The policy had unanimous cross-party support among elected councillors, which Hertfordshire attributes to strong working relationships between councillors and officers, a commitment to health improvement among councillors and continuing awareness raising about the developing evidence on e-cigarettes.
Hertfordshire’s new policy statement is primarily aimed at policy makers who need to consider whether or not to permit the use of e-cigarettes in workplaces, enclosed public places and external public areas, and includes potential approaches for different organisations and environments.
Tobacco harm reduction policies for several local organisations are due for updating, so development of the policy by the County Council has been welcomed as a good local reference point.
It comprises several key principles including commitments to continually review the evidence and monitor trends in e-cigarette use; to ensure that stop smoking services in Hertfordshire will encourage, welcome and support smokers who want to use e-cigarettes to quit smoking; and to support the development of local workplace e-cigarette policies, drawing on regional and national networks to share good practice.
The policy will inform a step change in the approach to tobacco harm reduction within the local sustainability and transformation plan.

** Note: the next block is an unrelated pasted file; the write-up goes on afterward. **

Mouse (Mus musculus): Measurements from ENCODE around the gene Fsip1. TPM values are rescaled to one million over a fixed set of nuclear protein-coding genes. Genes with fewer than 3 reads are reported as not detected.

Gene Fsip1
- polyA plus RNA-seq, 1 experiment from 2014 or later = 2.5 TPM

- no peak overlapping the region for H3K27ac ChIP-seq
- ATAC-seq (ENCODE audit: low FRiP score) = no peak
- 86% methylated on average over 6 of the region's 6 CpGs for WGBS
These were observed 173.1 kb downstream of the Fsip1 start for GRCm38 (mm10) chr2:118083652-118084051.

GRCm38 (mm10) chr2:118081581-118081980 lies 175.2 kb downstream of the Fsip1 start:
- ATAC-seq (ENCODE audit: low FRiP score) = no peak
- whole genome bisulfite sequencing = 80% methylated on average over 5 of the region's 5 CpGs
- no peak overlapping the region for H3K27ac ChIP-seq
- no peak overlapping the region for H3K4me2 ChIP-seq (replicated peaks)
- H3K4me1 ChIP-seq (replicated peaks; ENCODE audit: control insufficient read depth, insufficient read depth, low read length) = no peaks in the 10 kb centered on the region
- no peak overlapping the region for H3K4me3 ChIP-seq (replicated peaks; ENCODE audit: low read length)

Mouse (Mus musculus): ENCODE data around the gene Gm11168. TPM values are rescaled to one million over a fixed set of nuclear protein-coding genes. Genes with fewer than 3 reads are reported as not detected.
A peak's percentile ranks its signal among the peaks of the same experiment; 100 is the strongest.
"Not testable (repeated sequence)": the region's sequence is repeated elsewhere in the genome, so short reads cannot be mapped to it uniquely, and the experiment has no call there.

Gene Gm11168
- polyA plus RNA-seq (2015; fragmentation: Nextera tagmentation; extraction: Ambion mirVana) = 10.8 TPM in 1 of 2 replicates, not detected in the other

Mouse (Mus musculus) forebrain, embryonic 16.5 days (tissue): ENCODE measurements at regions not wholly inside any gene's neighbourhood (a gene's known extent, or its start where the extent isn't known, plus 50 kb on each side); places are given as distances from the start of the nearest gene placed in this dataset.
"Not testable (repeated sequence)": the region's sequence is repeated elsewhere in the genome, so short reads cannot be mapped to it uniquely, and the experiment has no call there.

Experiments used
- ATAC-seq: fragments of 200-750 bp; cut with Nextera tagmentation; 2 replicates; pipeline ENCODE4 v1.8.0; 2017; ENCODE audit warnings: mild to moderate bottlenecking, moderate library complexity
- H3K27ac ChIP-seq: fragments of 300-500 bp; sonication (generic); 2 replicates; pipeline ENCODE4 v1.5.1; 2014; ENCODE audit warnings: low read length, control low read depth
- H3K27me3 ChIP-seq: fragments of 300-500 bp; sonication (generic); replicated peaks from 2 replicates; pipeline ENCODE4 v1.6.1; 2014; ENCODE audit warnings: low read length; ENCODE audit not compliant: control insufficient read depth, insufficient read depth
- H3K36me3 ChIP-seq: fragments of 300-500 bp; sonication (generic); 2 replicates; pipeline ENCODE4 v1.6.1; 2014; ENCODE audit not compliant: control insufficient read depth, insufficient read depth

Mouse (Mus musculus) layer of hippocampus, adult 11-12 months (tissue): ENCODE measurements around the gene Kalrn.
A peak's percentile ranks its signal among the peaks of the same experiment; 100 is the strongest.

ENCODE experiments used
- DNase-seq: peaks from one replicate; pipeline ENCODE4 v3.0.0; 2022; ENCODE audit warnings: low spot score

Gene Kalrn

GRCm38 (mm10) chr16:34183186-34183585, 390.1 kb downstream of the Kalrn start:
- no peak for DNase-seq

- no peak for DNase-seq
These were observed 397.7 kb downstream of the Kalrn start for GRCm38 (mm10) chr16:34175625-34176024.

Hertfordshire County Council has also committed to the five principles outlined in PHE’s framework advice for policy making on the use of e-cigarettes in public places and workplaces, covering the following considerations:Make clear the distinction between vaping and smoking
- Ensure policies are informed by the evidence on health risks to bystanders
- Identify and manage risks of uptake by children and young people
- Support smokers to stop smoking and stay smokefree
- Support compliance with smokefree law and policies
PHE’s ambition is to secure a tobacco-free generation by 2025, and we believe e-cigarettes have the potential to make a significant contribution to achieving this.
Realising this potential depends on fostering an environment in which e-cigarettes can provide a route out of smoking for England’s 7 million smokers, without providing a route into smoking for children or non-smokers.